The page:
gh valentin GENERAL HOSPITAL - The Emmy-winning daytime drama "General Hospital" airs Monday-Friday (3:00 p.m. - 4:00 p.m., ET) on the ABC Television Network. GH19(ABC/Todd Wawrychuk)JAMES PATRICK STUART, LYNN HERRING, DONNELL TURNER
Credit: ABC

“I reached a point where I was unemployable.”

Like the rest of us, James Patrick Stuart has made a few mistakes over the years. Fortunately, General Hospital‘s Valentin believes that sharing even difficult, painful stories is key to helping others realize that they aren’t alone and they, too, can change. With that goal in mind, he sat down for an intimate conversation with co-star Maurice Benard (Sonny) which was in turns humorous, heartbreaking and — ultimately — healing.

On the latest edition of Benard’s State of Mind vlog (which can be seen in its entirety below), Stuart admits that he lost his way at a relatively young age, thanks in part to the way he handled anxiety. “My father was in rock-and-roll, he was part of the British invasion,” says the actor, “so weed and alcohol was just a given. That was just part of life. So when anxiety showed up, well, pot and alcohol took care of that.”

Or so it seemed at the time.

Here, he pauses to make it clear that this is his story, and “if you follow my example you could go off a cliff very easily.”

Continuing, he explains, “My father had put me in therapy for a couple years because my anxiety was turning into anger. Real anger and isolation. I’m talking at the age of 13, 14… and for whatever reason, the first time I smoked that joint, it felt like the planets all lined up.”

There is, of course, more to the story. “The bummer was, and I tell this to my children, you’re going to have to develop your own relationship with drugs and alcohol. I won’t be there. You’re going to be there with the coolest kid, the prettiest girl, and you know what? You’re going to have to make up your own mind. I’m just going to let you know that in my case, it worked great at first until, jump-cut, I’m doing All My Children in New York City, and I’m pretty much stoned all the time.”

AMC James Patrick Stuart

During his years in Pine Valley, Stuart played Will Cortlandt, who would eventually be murdered.

Credit: Robert Milazzo, ABC/Courtesy of the Everett Collection

More: Maurice Benard’s special message to his daughter

He had, he says, “traded one reality for another.” But this new world had a dark edge that was difficult to keep under wraps. “It affects your personal life, because before you know it, you’re hanging out with guys you wouldn’t introduce to anybody… I remember running into people from the show on the street, and they’d look at [my dealer and his associates] and be like, ‘How do you know these people?'”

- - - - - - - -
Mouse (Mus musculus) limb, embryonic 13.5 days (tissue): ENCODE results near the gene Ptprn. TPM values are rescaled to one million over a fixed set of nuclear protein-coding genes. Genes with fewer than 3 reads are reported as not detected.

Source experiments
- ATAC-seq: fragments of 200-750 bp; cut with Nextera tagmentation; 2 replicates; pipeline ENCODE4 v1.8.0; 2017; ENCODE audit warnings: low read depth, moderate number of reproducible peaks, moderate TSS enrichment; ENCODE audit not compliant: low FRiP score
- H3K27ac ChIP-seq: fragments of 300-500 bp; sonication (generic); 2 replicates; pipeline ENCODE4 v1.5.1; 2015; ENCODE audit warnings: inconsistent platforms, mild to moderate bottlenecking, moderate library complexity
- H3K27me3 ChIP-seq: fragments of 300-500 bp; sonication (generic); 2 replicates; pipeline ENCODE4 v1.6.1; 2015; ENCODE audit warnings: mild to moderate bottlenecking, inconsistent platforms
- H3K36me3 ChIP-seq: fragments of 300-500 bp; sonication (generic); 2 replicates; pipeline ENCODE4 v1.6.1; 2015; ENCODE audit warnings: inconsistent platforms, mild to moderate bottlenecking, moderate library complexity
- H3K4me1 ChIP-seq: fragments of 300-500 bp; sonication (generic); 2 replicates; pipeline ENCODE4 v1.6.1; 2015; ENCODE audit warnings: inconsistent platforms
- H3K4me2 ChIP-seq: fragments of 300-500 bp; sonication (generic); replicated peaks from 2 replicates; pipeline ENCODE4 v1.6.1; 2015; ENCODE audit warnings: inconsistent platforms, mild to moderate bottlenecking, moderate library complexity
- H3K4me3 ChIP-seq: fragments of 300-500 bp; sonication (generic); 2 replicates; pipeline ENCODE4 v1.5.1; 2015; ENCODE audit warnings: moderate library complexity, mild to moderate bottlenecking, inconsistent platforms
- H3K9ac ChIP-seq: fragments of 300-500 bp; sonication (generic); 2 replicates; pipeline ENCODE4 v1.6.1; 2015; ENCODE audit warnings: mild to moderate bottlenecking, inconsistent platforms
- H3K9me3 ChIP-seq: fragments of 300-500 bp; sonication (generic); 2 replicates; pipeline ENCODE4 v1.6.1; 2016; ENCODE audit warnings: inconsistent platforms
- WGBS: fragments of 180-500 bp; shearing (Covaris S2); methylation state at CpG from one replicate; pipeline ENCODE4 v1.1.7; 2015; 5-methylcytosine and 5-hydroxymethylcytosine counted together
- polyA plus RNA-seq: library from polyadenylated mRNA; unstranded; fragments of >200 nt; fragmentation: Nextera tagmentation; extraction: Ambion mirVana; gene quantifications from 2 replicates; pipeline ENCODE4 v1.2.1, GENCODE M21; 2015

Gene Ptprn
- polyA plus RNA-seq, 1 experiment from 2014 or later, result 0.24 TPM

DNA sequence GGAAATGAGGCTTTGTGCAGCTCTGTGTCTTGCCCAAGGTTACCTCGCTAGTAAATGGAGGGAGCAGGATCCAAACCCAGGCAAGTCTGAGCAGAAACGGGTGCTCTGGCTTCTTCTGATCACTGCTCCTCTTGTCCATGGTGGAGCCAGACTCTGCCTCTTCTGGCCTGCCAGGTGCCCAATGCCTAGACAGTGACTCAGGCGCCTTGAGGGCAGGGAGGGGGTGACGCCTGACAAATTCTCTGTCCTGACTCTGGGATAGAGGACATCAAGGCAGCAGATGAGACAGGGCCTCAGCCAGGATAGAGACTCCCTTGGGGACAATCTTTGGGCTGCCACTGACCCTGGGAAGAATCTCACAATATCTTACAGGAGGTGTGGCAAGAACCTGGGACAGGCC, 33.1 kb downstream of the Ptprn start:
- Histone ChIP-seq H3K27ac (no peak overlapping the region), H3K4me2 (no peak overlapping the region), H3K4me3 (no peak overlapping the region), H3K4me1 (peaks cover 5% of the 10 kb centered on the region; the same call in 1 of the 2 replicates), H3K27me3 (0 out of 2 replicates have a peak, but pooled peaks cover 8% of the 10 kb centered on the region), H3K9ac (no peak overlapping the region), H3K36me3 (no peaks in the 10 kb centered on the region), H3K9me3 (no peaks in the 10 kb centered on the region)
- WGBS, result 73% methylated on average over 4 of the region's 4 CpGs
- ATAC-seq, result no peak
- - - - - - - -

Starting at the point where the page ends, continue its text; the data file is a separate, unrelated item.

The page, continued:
From there, things quickly went downhill. “I reached a point where I was unemployable, the girl that I was deeply in love with had gotten rid of me because she had… realized I was no longer a safe bet,” he recalled. “I’m talking 25 years ago. I mean, the only person who loved me was my mom, and she could’ve been jiving, too.”

More: Vanessa Marcil (ex-Brenda) shares painful memories

Then came “one of those come-to-Jesus moments where it’s like, ‘This isn’t working.'”

Eventually, a very simple moment helped turn everything around. It started when his brother suggested Stuart join him in walking the dog. Instead, the troubled young actor sent them on their way, saying he was busy fixing his life. “I remember thinking as soon as he left, ‘That’s stupid,'” Stuart reflected. “And I looked outside and I saw a rake leaning against his shed and I saw all these leaves and, again, I know this sounds silly, but it was a pivotal moment for me. I walked outside and said, ‘I’m going to rake his lawn.’

“Until that moment, it had always been about me and my career,” he went on. “I just raked his lawn, and I started feeling the hole inside of me… start to shrink.”

Since then, he believes that every good thing that has happened to him has come about as a direct result of helping someone else. He’s also not afraid to give some credit to a higher power.

“People have a problem with the word ‘God’ until [bleep] hits the fan,” he mused. “Then all of a sudden, [it’s] ‘thoughts and prayers, thoughts and prayers.’ It’s like, no, no, no. How about we bring God into the equation a lot earlier than that?”

After all, he added, “Who doesn’t like love?”

As we reflect on that simple yet powerful sentiment, why not join us in looking back at some of the triumphs and tragedies which have befallen Stuart’s alter ego, Valentin, via this photo-filled gallery. Then perhaps share your thoughts on who the character’s true love might be in the comment section below.